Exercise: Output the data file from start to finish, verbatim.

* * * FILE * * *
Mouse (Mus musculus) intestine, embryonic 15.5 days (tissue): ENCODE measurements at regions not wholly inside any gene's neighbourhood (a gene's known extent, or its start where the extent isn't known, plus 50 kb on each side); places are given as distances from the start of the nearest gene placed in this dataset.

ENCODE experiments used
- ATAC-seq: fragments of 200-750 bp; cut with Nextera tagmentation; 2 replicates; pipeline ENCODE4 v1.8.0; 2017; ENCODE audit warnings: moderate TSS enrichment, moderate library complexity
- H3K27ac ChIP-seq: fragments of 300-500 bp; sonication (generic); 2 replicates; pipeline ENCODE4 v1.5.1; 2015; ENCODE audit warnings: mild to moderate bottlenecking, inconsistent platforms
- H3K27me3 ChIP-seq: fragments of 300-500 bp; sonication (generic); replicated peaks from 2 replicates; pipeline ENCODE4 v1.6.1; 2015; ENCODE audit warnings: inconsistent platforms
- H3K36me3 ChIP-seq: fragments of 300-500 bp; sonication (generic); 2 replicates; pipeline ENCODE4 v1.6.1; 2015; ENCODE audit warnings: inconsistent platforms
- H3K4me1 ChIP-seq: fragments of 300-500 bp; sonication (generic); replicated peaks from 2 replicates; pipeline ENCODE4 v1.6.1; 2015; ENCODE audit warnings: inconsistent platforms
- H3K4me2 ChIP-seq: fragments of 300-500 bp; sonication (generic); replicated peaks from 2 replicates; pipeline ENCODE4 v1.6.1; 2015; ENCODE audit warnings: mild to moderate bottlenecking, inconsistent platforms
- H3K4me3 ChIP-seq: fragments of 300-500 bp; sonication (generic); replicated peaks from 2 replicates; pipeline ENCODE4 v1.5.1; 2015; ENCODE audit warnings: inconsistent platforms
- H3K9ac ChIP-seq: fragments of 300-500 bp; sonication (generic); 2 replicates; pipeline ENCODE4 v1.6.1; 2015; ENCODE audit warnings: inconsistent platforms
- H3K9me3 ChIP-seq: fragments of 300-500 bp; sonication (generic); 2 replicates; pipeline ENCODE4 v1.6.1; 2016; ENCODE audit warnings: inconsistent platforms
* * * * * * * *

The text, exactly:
Mouse (Mus musculus) intestine, embryonic 15.5 days (tissue): ENCODE measurements at regions not wholly inside any gene's neighbourhood (a gene's known extent, or its start where the extent isn't known, plus 50 kb on each side); places are given as distances from the start of the nearest gene placed in this dataset.

ENCODE experiments used
- ATAC-seq: fragments of 200-750 bp; cut with Nextera tagmentation; 2 replicates; pipeline ENCODE4 v1.8.0; 2017; ENCODE audit warnings: moderate TSS enrichment, moderate library complexity
- H3K27ac ChIP-seq: fragments of 300-500 bp; sonication (generic); 2 replicates; pipeline ENCODE4 v1.5.1; 2015; ENCODE audit warnings: mild to moderate bottlenecking, inconsistent platforms
- H3K27me3 ChIP-seq: fragments of 300-500 bp; sonication (generic); replicated peaks from 2 replicates; pipeline ENCODE4 v1.6.1; 2015; ENCODE audit warnings: inconsistent platforms
- H3K36me3 ChIP-seq: fragments of 300-500 bp; sonication (generic); 2 replicates; pipeline ENCODE4 v1.6.1; 2015; ENCODE audit warnings: inconsistent platforms
- H3K4me1 ChIP-seq: fragments of 300-500 bp; sonication (generic); replicated peaks from 2 replicates; pipeline ENCODE4 v1.6.1; 2015; ENCODE audit warnings: inconsistent platforms
- H3K4me2 ChIP-seq: fragments of 300-500 bp; sonication (generic); replicated peaks from 2 replicates; pipeline ENCODE4 v1.6.1; 2015; ENCODE audit warnings: mild to moderate bottlenecking, inconsistent platforms
- H3K4me3 ChIP-seq: fragments of 300-500 bp; sonication (generic); replicated peaks from 2 replicates; pipeline ENCODE4 v1.5.1; 2015; ENCODE audit warnings: inconsistent platforms
- H3K9ac ChIP-seq: fragments of 300-500 bp; sonication (generic); 2 replicates; pipeline ENCODE4 v1.6.1; 2015; ENCODE audit warnings: inconsistent platforms
- H3K9me3 ChIP-seq: fragments of 300-500 bp; sonication (generic); 2 replicates; pipeline ENCODE4 v1.6.1; 2016; ENCODE audit warnings: inconsistent platforms